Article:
At the end of each quarter, we assess the valuation hierarchy for each asset or liability measured. Occasionally, assets or liabilities may be transferred within hierarchy levels due to changes in availability of observable market inputs at the measurement date. The fair values measured at each level of the fair value hierarchy, as well as additional discussion regarding fair value measurements, can be found in Note 13 of the Notes to the Unaudited Condensed Consolidated Financial Statements.
AUTOMOBILE LOAN SECURITIZATION
Effective January 1, 2010, we consolidated an automobile loan securitization that previously had been accounted for as an off-balance sheet transaction. We elected to account for the automobile loan receivables and the associated notes payable at fair value per guidance supplied in ASC 810, “Consolidation”.
The key assumptions used to determine the fair value of the automobile loan receivables included a projection of expected losses and prepayment of the underlying loans in the portfolio and a market assumption of interest rate spreads. Certain interest rates are available from similarly traded securities while other interest rates are developed internally based on similar asset-backed security transactions in the market. The associated notes payable are valued based upon Level 1 prices because they are actively traded in the market.
INVESTMENT SECURITIES
(This section should be read in conjunction with the “Investment Securities Portfolio” discussion and Note 4 of the Notes to the Unaudited Condensed Consolidated Financial Statements.)

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Level 3 Analysis on Certain Securities Portfolios
Our Alt-A, collateralized mortgage obligation (CMO), and pooled-trust-preferred securities portfolios are classified as Level 3, and as such, the significant estimates used to determine the fair value of these securities have greater subjectivity. The Alt-A and CMO securities portfolios are subjected to a monthly review of the projected cash flows, while the cash flows of our pooled-trust-preferred securities portfolio are reviewed quarterly. These reviews are supported with analysis from independent third parties, and are used as a basis for impairment analysis. These three portfolios, and the results of our impairment analysis for each portfolio, are discussed in further detail below:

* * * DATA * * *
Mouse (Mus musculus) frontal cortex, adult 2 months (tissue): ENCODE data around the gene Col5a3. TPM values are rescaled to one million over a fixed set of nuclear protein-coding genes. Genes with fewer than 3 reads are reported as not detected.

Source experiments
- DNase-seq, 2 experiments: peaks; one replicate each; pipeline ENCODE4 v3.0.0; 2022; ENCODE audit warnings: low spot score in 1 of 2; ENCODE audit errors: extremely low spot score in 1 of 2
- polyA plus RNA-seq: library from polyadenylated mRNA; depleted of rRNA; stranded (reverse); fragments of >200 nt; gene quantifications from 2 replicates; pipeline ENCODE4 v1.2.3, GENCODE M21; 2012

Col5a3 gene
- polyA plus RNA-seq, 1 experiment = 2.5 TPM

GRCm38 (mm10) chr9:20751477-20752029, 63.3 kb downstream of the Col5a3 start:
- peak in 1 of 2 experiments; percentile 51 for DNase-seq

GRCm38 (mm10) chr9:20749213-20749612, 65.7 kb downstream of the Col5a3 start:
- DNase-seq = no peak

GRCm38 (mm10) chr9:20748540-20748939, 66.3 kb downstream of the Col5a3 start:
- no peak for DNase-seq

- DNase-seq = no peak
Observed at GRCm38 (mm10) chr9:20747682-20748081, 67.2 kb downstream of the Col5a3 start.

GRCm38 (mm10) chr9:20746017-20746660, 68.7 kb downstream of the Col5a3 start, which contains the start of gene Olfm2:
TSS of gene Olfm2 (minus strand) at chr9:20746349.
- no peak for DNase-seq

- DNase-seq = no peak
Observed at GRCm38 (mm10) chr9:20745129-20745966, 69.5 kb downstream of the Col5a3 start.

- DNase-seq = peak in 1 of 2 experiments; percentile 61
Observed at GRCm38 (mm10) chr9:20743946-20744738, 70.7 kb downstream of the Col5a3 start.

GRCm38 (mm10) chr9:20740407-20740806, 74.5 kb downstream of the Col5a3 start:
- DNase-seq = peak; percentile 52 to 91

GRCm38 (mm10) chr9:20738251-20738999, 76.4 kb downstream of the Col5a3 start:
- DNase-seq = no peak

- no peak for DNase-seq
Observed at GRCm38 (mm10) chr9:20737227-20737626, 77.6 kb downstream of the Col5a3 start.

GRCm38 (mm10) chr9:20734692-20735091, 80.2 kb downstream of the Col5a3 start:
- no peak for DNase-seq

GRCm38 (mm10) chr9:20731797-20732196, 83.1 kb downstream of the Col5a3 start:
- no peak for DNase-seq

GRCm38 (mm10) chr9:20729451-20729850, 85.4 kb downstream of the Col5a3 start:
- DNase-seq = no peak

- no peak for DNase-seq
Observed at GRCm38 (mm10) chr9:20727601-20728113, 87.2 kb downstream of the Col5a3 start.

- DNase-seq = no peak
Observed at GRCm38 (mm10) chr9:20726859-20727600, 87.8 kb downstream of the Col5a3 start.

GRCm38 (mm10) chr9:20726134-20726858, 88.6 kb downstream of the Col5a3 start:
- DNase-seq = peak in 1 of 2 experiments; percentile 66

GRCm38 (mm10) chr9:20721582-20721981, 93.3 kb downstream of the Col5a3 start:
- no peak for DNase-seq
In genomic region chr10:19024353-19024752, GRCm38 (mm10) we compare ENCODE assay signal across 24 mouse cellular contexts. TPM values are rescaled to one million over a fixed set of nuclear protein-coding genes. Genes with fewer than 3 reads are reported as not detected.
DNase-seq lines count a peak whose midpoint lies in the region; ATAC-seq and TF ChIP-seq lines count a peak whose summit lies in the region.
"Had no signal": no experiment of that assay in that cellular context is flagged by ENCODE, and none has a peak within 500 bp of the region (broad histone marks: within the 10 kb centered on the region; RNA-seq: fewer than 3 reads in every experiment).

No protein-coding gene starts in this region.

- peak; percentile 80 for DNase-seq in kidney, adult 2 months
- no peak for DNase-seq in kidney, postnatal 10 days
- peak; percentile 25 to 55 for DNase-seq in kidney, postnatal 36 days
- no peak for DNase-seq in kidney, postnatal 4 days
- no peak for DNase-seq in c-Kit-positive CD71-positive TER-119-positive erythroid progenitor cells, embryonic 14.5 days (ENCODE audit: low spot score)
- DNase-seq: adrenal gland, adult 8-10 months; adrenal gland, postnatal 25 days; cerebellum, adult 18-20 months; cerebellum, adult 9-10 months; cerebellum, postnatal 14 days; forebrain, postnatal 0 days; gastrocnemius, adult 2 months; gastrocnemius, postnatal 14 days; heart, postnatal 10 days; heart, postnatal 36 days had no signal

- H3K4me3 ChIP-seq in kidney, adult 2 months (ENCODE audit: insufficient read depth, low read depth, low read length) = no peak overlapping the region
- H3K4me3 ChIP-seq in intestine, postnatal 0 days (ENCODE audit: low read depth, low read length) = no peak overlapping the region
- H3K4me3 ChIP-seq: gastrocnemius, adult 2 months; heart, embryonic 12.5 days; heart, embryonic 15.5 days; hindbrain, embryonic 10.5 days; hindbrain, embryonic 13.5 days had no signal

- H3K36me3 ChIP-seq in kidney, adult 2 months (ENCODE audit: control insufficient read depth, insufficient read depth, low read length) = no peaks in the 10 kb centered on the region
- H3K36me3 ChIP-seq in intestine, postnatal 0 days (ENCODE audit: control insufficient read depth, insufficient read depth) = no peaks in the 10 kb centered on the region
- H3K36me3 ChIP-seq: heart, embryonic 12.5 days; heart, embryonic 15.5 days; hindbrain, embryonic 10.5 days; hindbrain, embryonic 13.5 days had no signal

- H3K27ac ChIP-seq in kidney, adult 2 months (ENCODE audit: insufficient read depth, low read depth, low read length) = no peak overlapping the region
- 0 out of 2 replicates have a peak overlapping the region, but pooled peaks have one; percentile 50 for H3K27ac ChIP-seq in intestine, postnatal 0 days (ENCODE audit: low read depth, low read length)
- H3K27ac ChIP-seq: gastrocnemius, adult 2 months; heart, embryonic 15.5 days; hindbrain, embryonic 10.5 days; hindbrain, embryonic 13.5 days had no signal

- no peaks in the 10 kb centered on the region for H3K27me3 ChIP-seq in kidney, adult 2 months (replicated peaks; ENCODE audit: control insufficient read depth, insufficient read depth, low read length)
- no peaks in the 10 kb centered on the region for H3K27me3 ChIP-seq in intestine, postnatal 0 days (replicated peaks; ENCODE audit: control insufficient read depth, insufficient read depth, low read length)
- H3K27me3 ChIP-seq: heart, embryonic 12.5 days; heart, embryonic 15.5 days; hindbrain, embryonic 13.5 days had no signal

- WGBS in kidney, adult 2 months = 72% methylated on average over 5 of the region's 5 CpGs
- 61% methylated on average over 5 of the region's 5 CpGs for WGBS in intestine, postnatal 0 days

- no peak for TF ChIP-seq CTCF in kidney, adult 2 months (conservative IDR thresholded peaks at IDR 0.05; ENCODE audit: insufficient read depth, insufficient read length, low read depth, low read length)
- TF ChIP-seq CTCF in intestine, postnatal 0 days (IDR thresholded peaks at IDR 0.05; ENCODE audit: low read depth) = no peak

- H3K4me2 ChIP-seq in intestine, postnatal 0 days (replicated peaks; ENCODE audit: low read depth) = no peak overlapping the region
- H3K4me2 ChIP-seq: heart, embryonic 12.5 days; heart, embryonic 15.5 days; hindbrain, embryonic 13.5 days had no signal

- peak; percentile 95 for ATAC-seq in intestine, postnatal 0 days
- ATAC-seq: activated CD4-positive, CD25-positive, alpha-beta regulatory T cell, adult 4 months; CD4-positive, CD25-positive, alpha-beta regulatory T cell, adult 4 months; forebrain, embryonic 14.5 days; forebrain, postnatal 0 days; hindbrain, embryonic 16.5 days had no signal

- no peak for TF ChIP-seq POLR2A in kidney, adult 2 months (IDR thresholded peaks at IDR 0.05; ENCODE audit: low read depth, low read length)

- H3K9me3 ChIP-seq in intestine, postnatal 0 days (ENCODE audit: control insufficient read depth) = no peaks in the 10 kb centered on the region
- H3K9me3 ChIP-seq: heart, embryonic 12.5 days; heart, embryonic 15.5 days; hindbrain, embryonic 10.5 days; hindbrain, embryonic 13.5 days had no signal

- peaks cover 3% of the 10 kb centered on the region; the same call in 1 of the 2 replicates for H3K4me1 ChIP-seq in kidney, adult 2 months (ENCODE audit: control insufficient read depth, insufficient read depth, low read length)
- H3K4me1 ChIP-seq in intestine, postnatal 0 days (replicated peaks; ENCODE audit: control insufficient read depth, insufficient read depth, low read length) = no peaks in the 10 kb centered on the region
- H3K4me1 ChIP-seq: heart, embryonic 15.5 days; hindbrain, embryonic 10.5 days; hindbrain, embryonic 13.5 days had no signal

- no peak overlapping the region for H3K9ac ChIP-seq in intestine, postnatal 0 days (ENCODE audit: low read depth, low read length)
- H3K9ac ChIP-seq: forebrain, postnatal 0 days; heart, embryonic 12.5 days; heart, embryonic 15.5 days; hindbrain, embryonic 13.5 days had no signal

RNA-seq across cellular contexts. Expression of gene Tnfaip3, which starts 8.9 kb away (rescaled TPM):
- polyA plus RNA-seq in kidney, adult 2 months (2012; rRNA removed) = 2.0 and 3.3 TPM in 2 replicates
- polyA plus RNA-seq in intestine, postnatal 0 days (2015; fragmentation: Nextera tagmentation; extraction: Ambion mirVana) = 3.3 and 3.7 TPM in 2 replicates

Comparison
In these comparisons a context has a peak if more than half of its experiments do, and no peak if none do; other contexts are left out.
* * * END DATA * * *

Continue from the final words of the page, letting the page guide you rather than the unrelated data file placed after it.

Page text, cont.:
Alt-A mortgage-backed / Private-label CMO securities represent securities collateralized by first-lien residential mortgage loans. At March 31, 2010, our Alt-A securities portfolio had a fair value of $113.7 million, and our CMO securities portfolio had a fair value of $462.7 million. As the lowest level input that is significant to the fair value measurement of these securities in its entirety was a Level 3 input, we classified all securities within these portfolios as Level 3 in the fair value hierarchy. The securities were priced with the assistance of an outside third-party specialist using a discounted cash flow approach and the independent third-party’s proprietary pricing model. The model used inputs such as estimated prepayment speeds, losses, recoveries, default rates that were implied by the underlying performance of collateral in the structure or similar structures, discount rates that were implied by market prices for similar securities, collateral structure types, and house price depreciation/appreciation rates that were based upon macroeconomic forecasts.